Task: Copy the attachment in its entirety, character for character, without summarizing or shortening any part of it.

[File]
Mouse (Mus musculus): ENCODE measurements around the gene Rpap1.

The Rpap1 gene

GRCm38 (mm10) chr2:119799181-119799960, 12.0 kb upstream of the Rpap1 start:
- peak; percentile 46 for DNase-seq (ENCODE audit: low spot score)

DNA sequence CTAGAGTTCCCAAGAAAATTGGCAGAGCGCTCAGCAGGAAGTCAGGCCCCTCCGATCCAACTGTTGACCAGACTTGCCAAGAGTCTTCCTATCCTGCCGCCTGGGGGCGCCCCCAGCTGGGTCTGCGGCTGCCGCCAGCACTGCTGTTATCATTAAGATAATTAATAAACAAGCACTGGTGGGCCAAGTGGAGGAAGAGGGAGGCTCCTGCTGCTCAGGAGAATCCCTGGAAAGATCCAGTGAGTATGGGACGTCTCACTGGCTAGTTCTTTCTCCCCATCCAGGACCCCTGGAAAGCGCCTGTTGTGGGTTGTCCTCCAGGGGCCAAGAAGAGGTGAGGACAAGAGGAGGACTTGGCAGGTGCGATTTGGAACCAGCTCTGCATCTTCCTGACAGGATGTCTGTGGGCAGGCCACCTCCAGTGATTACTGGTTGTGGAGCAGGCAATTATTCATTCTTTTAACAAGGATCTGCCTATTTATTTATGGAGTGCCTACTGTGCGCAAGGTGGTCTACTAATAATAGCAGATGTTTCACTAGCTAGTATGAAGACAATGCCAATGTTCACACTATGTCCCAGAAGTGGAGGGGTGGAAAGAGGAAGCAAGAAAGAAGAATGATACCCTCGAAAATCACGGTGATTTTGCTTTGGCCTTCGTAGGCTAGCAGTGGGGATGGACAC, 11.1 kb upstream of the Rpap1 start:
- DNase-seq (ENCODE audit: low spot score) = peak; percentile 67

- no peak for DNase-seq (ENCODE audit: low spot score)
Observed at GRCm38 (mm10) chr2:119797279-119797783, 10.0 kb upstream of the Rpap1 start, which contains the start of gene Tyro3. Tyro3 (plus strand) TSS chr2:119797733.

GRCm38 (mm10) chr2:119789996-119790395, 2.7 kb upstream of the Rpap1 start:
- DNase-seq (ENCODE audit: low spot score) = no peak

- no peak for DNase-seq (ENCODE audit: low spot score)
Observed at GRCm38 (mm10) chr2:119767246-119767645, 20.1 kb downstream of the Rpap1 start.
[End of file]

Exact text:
Mouse (Mus musculus): ENCODE measurements around the gene Rpap1.

The Rpap1 gene

GRCm38 (mm10) chr2:119799181-119799960, 12.0 kb upstream of the Rpap1 start:
- peak; percentile 46 for DNase-seq (ENCODE audit: low spot score)

DNA sequence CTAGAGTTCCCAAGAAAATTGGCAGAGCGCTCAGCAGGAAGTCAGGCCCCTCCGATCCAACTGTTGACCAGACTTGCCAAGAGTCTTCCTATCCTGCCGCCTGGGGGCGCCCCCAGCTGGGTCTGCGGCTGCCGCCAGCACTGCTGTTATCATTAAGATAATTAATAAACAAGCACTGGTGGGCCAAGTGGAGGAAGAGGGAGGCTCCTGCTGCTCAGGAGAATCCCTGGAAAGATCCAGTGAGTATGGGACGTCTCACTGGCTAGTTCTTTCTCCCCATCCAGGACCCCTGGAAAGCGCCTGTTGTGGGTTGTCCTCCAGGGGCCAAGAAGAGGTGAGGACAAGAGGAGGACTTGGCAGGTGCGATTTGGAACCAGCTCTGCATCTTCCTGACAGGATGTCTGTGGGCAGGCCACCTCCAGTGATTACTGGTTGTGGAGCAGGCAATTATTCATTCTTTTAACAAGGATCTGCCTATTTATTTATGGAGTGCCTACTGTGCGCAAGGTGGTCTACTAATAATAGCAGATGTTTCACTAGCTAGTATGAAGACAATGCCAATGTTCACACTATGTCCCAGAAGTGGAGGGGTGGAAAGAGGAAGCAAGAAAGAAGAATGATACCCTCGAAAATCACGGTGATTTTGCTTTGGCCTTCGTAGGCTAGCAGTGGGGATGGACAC, 11.1 kb upstream of the Rpap1 start:
- DNase-seq (ENCODE audit: low spot score) = peak; percentile 67

- no peak for DNase-seq (ENCODE audit: low spot score)
Observed at GRCm38 (mm10) chr2:119797279-119797783, 10.0 kb upstream of the Rpap1 start, which contains the start of gene Tyro3. Tyro3 (plus strand) TSS chr2:119797733.

GRCm38 (mm10) chr2:119789996-119790395, 2.7 kb upstream of the Rpap1 start:
- DNase-seq (ENCODE audit: low spot score) = no peak

- no peak for DNase-seq (ENCODE audit: low spot score)
Observed at GRCm38 (mm10) chr2:119767246-119767645, 20.1 kb downstream of the Rpap1 start.